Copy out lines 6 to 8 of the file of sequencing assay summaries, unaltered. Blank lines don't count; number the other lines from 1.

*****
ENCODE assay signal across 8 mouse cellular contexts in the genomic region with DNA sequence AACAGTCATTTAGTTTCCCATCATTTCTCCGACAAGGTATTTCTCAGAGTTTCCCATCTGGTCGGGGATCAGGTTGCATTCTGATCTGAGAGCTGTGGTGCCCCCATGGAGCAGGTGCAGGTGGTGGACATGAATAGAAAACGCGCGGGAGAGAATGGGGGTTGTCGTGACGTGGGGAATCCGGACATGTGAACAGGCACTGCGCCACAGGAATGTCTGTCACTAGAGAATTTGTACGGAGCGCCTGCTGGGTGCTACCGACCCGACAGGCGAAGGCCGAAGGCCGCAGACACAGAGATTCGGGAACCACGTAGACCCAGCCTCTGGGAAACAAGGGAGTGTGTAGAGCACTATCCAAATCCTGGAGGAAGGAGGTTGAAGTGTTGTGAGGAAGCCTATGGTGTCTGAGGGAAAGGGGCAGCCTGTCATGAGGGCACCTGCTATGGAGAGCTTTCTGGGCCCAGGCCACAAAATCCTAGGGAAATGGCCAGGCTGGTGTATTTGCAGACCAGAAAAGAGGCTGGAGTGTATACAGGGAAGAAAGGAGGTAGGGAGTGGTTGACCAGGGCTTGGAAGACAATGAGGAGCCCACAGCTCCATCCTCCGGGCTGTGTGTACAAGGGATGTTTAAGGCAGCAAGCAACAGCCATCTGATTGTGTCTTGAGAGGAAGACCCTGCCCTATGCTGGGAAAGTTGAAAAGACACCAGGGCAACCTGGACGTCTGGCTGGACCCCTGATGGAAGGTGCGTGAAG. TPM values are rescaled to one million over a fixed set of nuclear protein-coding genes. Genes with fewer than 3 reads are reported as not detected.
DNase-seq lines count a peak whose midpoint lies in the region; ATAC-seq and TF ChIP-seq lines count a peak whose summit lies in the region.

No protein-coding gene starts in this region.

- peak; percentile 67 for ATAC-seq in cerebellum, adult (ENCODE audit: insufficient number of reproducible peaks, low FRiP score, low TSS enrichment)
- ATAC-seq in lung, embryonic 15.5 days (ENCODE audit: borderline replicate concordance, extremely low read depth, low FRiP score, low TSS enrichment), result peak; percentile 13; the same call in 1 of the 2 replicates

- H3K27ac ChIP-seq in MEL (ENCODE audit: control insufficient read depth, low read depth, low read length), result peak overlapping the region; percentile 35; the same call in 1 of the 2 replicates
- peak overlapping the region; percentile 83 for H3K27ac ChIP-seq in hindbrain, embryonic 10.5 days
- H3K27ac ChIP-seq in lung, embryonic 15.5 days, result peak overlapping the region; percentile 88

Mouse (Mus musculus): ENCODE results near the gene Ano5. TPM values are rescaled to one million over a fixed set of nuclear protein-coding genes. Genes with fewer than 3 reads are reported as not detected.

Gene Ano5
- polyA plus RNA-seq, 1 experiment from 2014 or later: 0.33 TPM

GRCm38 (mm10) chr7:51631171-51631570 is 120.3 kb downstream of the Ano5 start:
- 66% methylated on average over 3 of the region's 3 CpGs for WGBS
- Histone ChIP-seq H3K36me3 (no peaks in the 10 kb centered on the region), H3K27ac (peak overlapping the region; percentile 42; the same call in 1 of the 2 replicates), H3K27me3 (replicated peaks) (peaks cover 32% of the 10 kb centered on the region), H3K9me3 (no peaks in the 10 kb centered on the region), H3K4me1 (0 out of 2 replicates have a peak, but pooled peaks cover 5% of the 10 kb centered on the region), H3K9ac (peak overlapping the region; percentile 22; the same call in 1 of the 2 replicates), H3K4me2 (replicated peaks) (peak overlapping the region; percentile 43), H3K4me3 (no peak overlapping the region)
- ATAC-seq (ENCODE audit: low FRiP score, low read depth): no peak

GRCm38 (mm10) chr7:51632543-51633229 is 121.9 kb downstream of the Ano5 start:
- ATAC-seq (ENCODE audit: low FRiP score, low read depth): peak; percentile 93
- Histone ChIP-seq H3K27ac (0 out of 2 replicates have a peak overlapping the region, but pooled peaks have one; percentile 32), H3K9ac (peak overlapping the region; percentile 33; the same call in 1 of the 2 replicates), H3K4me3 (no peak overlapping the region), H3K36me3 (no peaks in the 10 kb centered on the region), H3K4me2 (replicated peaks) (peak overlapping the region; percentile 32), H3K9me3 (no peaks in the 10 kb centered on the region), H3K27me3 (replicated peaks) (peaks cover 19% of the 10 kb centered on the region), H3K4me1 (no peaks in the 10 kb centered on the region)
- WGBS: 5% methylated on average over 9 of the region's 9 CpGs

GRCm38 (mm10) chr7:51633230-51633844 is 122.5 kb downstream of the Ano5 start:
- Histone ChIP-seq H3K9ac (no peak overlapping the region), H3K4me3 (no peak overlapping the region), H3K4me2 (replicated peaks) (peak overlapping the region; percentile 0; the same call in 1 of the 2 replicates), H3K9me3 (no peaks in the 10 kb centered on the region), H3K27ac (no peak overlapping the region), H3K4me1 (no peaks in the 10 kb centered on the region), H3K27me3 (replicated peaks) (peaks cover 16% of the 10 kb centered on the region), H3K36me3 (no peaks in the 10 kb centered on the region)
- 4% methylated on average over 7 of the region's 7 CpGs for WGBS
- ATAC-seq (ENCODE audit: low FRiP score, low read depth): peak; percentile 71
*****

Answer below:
- H3K27ac ChIP-seq in MEL (ENCODE audit: control insufficient read depth, low read depth, low read length), result peak overlapping the region; percentile 35; the same call in 1 of the 2 replicates
- peak overlapping the region; percentile 83 for H3K27ac ChIP-seq in hindbrain, embryonic 10.5 days
- H3K27ac ChIP-seq in lung, embryonic 15.5 days, result peak overlapping the region; percentile 88